User Tools

Site Tools


lenses with radioactive glass elements

see also:


  • lenses may be radioactive if:
    • imperfect refinement of monazite sands used to make them (c1941-55 lenses)
    • use of impure cerium (1950's - 1960's) to bleach iron salts in the glass as (colourless) ferrates are stable in glass solution
    • use of radioactive thorium (1950's to 1980's) or impure lanthanum rare earth glass element to increase refractivity while maintaining a low dispersion.
      • Kodak issued patent in 1949 for a special glass with 12% thorium and 12% lanthanum
      • later “special” lenses used up to 28% thorium oxide
    • lenses exposed to excessive radiation (but these would be rare eg. from Chernobyl region)
  • the level of radiation emitted is low enough (usually ~1mrem/hr or ~5x background radiation measured close to the lens) not to be considered a health danger - but no radioactivity is good because it is additive, so one perhaps would not want carry it in your pocket every day, nor use one as an eyepiece for long periods.
  • thorium 232 emits alpha particles but as it decays, the daughter products which are produced emit both alpha and beta particles and the radioactivity actually INCREASES with time as more daughter products form within the glass.
  • alpha particles are not a problems as even a few centimeters of air, or a plastic lens cap will stop them, although it would be wise not to spend hours with one up to to your eye such as when used as a telescope eyepiece as they then can cause issues with your cornea.
  • beta particles can pass several feet of air and can be an issue by causing fogging to photographic film or paper.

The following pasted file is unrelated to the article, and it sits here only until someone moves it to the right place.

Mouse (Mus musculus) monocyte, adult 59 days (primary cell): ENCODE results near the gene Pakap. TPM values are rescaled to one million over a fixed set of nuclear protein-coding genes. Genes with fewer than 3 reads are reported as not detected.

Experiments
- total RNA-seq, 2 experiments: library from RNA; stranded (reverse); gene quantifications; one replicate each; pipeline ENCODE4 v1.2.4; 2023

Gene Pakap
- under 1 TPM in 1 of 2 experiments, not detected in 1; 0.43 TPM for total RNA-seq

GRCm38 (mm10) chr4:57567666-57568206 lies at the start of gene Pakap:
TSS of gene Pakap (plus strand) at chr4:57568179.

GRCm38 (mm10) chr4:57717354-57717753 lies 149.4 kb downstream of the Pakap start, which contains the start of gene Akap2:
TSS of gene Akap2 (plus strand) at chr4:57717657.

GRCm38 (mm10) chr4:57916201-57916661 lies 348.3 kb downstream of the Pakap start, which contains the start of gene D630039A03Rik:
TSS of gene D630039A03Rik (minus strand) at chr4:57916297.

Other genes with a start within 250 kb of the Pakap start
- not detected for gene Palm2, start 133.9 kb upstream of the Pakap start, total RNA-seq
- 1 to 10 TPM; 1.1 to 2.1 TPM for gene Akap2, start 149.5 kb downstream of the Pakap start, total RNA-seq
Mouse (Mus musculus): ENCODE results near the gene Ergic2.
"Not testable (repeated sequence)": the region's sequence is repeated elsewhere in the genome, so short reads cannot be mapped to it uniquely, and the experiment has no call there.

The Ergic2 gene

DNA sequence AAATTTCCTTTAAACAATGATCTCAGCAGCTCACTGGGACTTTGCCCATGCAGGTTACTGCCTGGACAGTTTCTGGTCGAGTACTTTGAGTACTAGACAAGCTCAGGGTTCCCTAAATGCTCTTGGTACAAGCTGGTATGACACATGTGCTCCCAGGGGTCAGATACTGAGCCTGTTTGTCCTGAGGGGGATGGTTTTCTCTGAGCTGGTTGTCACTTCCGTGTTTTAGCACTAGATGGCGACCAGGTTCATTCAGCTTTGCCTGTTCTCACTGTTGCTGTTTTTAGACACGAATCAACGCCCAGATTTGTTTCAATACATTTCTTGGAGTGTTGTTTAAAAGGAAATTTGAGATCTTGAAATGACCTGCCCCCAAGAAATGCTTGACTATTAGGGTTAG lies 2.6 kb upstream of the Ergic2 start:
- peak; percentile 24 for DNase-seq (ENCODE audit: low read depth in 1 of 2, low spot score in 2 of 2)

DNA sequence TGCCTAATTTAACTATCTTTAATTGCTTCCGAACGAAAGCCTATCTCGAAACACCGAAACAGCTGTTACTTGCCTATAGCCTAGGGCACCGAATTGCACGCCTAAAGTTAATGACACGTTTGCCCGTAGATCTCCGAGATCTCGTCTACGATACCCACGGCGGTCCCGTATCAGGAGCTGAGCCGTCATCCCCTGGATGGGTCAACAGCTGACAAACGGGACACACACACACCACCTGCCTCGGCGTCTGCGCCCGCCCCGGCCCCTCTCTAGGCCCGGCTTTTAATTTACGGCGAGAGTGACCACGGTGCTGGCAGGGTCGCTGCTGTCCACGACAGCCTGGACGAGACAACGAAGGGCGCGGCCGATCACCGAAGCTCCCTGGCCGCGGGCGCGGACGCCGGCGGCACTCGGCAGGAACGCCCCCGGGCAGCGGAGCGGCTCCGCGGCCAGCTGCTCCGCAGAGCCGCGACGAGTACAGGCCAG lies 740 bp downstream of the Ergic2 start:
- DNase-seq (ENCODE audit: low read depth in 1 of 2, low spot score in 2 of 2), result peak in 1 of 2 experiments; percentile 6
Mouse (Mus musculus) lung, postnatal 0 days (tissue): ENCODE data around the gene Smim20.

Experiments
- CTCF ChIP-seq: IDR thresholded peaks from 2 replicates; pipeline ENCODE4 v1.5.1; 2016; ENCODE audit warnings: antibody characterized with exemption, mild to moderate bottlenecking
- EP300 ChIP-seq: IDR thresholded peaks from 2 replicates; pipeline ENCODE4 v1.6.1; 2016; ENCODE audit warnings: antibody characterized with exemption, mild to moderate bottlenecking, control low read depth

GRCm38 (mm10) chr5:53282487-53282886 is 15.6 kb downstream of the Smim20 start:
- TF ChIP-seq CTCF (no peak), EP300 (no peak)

• the radioactive element makes the glue between the nearby lens elements (usually the rear ones) go yellow over decades and this causes 2 issues - it decreases light transmission (up to 1.5 stops has been noted), and it affects colour film photography (of course, with digital cameras, the auto white balance should take care of this).
  • the yellowing can be remedied by exposure to strong UV light
    • wrap the filter end with aluminium foil to increase the UV dose, and expose the rear end to a UV light source 24hrs/day for 7 days - see this YouTube demo
    • some place the lens on a window sill for several months but this exposes it to dust, etc.
  • NB. not all yellowed lenses are radioactive, the yellowing may just be due to aging of the Canada balsam used as cement.

example lenses

  • there are many lenses with some degree of radioactivity, but the following are more recognised:
  • APO-Lanthar lenses by Voigtlander
  • Rodenstock Weitwinkel Perigon (1958 vintage, 130 mm/F12)
  • Kodak Aero Ektars (6“, 12”, and 24“)
  • Canon Pellix 50mm lens
  • Canon FL 58mm f1.2
  • Canon FD 55mm f/1.2
  • Micro-Nikkor 200mm f/4
  • Nikkor 35mm f/1.4 (early variant with thorium glass elements)
  • Leica 35mm f/2 summicron
  • most Asahi Super Takumar 50mm f/1.4 lenses and SMC versions (but excluding the scarce original 8 element version)
  • Super Takumar 35mm f2.0, 50mm f1.5, 55mm f2 (Asahi Optical Co.)
  • Super Takumar 6×7 105mm f2.4 (Asahi Optical Co.)
  • SMC Takumar 55mm f/1.8
  • Super-multi-coated Macro-Takumar (Asahi Optical Co.)
  • Yasinon-DS 50mm f1.7 (Yashica)
  • Olympus OM 55mm f/1.2
  • Olympus OM 50mm f/1.4 G.Zuiko single coated silver nosed version
  • Minolta MC W. Rokkor-SI 1:2.5 28mm (early variant, before radioactive glass impurity could be banned)
  • Minolta MC Rokkor-PG 1:1.2 58mm (early variant, before radioactive glass impurity could be banned)
photo/lenses_radioactive.txt · Last modified: 2011/09/24 00:51 by gary

Donate Powered by PHP Valid HTML5 Valid CSS Driven by DokuWiki